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In October 2002, the Communicable Disease Control Branch investigated an outbreak of Salmonella Typhimurium phage type 99. Cases (13 male, 9 female, age range: 2 to 83 years) were residents of metropolitan Adelaide. Of these, 20 cases were available for interview. Hypothesis generating interviews sought demographic, illness, food purchasing practices, food consumption, social activities and animal contact information for the 7-day period prior to the onset of symptoms. Seven cases were hospitalised, and one case died. There were two secondary cases.
Hypothesis generating interviews identified three distinct groupings. The first consisted of six community cases reporting consumption of sweet bakery items. Of these, five had eaten cream-filled buns or cakes. These items were all traced back to the point of manufacture identified as bakery A.
The second grouping consisted of six cases that had attended a self-catered birthday party. A cohort study was initiated using a telephone administered structured questionnaire. In total, 53 (93%) of 57 party attendees were interviewed. Of these, 22 (42%) experienced an onset of gastrointestinal illness within three days of attending the party. Of the ill party attendees, 15 (68%) reported fever, 20 (91%) abdominal pain, 20 (91%) diarrhoea, 3 (14%) bloody diarrhoea, 13 (59%) nausea and 8 (36%) vomiting. Three party attendees reported gastrointestinal illness prior to attending the party, however, none were involved in subsequent food preparation or food handling practices.
The analytical study revealed males were 8 (RR=8.48, 95%CI 2.19-32.84) times more likely to have experienced illness after attending the party. Univariate analyses identified pork (RR=2.41, 95%CI 1.11-5.24) and cream puffs (RR=3.73, 95%CI 2.11-6.59) as statistically significant risk factors for illness. Thirteen assorted desserts from a variety of sources were served at the party. Of these, 10 dozen small individual cakes had been purchased the previous day from a local bakery. After purchase, the cakes were stored un-refrigerated until required the following evening. Included in the purchase, was a selection of cream filled cakes. The risk ratio for small individual cream-filled cakes was 3.02 (95%CI 1.39-6.57). These cakes were traced back to the point of manufacture, bakery A.
The third grouping consisted of four cases that reported no apparent links to the consumption of sweet bakery products.
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An environmental investigation was conducted. There were two reports of gastrointestinal illness in bakery employees. Both employees reported involvement in the production of cream filled bakery products. Moreover, both employees reported eating sweet bakery items produced by bakery A. Stool specimens provided by both employees yielded Salmonella Typhimurium phage type 99.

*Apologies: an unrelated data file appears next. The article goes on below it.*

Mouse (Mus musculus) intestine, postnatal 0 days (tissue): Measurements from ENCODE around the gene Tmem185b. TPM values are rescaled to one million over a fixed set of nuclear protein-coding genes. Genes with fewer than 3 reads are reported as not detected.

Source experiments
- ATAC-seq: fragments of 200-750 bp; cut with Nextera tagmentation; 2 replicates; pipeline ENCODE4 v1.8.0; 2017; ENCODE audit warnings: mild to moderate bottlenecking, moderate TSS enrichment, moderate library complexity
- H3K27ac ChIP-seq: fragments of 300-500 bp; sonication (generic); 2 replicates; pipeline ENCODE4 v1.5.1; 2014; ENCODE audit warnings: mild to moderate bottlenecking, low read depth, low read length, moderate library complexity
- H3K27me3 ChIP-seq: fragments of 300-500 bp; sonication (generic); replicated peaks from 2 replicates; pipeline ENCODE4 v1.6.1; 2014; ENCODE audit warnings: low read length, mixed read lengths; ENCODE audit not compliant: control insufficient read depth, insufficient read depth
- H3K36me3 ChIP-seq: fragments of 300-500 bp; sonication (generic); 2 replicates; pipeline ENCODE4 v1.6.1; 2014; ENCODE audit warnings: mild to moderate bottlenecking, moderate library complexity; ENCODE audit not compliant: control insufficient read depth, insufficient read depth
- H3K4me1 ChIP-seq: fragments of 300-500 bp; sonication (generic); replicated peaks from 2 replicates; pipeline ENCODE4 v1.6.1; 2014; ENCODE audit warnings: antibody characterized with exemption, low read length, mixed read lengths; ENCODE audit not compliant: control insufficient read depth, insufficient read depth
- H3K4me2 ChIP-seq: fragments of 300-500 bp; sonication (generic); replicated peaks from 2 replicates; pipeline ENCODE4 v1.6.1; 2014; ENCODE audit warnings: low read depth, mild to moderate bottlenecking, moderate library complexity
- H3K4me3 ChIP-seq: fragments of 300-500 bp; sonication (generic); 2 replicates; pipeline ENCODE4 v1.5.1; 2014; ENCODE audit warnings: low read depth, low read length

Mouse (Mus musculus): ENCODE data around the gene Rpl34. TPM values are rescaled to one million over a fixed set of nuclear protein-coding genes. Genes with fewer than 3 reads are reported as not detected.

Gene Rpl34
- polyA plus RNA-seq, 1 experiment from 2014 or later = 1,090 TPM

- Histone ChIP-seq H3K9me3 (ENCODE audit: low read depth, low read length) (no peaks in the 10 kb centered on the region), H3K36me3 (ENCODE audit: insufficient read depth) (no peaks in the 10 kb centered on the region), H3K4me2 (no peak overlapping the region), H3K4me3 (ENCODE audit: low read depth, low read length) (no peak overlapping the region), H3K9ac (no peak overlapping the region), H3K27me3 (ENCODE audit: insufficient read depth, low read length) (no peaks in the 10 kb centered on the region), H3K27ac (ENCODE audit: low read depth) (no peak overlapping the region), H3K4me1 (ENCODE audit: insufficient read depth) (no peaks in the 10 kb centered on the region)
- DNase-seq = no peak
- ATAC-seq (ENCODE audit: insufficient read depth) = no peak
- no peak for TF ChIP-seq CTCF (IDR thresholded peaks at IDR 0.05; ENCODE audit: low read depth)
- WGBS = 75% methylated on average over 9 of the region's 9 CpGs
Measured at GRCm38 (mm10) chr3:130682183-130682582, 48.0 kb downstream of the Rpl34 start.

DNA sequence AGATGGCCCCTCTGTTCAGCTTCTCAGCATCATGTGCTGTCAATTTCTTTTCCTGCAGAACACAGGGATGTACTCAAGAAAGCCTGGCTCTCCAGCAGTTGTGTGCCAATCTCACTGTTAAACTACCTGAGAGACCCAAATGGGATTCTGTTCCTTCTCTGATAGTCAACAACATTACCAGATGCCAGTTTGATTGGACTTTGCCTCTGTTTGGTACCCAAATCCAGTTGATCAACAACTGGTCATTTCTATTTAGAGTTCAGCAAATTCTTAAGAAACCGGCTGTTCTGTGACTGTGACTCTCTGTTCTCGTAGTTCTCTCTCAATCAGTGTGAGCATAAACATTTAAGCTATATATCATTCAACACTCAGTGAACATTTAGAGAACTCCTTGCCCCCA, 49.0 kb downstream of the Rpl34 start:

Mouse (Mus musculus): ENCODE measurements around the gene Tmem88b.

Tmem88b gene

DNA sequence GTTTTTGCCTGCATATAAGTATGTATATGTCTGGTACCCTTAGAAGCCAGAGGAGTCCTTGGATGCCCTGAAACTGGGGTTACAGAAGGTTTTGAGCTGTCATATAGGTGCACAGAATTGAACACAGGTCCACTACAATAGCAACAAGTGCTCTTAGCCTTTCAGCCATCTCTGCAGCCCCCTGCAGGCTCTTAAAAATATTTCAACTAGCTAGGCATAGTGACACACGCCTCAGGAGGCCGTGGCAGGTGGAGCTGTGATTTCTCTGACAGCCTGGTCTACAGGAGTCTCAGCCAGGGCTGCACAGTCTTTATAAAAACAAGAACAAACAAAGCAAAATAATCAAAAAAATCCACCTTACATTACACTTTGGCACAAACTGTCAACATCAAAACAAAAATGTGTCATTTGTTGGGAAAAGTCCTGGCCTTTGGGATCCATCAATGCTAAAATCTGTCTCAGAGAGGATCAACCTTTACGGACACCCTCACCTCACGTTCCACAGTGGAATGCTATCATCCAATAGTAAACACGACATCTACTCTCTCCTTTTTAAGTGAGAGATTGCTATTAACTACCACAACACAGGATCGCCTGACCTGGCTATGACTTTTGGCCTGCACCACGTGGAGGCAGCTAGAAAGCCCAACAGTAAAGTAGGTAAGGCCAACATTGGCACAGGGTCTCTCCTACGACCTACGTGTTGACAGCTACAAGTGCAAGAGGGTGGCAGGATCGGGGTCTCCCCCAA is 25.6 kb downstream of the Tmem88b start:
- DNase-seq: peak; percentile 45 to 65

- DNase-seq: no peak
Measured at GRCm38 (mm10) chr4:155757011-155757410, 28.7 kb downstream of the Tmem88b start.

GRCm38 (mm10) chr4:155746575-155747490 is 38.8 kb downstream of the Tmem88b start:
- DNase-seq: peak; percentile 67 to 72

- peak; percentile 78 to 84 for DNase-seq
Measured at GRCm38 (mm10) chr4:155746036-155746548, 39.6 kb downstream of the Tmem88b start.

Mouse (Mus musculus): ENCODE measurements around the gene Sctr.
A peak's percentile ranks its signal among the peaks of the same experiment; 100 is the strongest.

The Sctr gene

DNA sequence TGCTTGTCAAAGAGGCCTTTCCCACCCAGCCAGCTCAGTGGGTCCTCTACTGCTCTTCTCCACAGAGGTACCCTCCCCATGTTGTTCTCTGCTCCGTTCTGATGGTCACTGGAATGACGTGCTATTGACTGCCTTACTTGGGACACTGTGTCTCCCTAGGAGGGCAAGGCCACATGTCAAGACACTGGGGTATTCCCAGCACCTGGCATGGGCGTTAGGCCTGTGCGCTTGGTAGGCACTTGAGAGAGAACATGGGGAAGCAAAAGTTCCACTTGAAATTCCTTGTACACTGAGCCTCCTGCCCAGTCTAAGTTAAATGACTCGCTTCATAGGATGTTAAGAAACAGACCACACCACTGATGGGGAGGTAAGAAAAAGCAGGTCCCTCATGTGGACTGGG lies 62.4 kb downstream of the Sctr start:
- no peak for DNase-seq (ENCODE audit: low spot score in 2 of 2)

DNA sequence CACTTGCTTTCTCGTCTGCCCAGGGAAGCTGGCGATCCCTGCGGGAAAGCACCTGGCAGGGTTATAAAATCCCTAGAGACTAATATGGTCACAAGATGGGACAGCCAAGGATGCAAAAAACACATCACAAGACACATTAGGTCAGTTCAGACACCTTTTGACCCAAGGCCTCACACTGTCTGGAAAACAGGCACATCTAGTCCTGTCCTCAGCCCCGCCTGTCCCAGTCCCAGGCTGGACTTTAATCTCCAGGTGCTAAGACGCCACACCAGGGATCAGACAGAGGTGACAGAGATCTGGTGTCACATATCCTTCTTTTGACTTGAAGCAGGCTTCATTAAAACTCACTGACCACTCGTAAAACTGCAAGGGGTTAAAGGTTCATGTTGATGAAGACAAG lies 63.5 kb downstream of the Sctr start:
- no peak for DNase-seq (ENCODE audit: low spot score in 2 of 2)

In total, 111 environmental swabs and food samples were collected from bakery A. Of these, a composite sample of six piping bags yielded Salmonella Typhimurium phage type 99. Initially, unrecognised cross-contamination of piping bags from staff, ingredients or environmental sources was considered. Of particular importance, the environmental investigation focussed on inadequate procedures for cleaning and sanitising piping bags. Subsequent questioning of staff directly involved in food production procedures identified that non-disposable piping bags were being used to pipe both raw meat for sausage rolls and cream for sweet bakery items.
The epidemiological and microbiological investigations identified an association between human infection with Salmonella Typhimurium phage type 99 and the consumption of bakery items from bakery A.
This outbreak illustrates the dangers of using non-disposable piping bags for multiple purposes. To minimise cross-contamination, separate piping bags for raw meat and cream processes were introduced. In addition, correct procedures for cleaning and sanitising non-disposable piping bags were instituted. A Food Industry Bulletin highlighting correct procedures for maintaining piping bags was issued.
Clearly, temperature abuse of cream products by some customers may have increased the likelihood of human illness. Nonetheless, Salmonellae are an undesirable contaminant in any commercial food product that is sold ready-to-eat. Procedures should be in place in all commercial bakeries to minimise the risk of infection to members of the public.
Figure. Epidemic curve illustrating an outbreak of Salmonella Typhimurium phage type 99, 27 September to 24 October 2002
Author affiliations1. Communicable Disease Control Branch, Department of Human Services, South Australia
2. Environmental Health Officer, City of Charles Sturt
Ms Ingrid Tribe
Communicable Disease Control Branch
Department of Human Services
GPO Box 6
Rundle Mall, South Australia
Telephone: +61 8 8226 7177
Facsimile: +61 8 8226 7187
This article was published in Communicable Diseases Intelligence Volume 27, No 3, September 2003.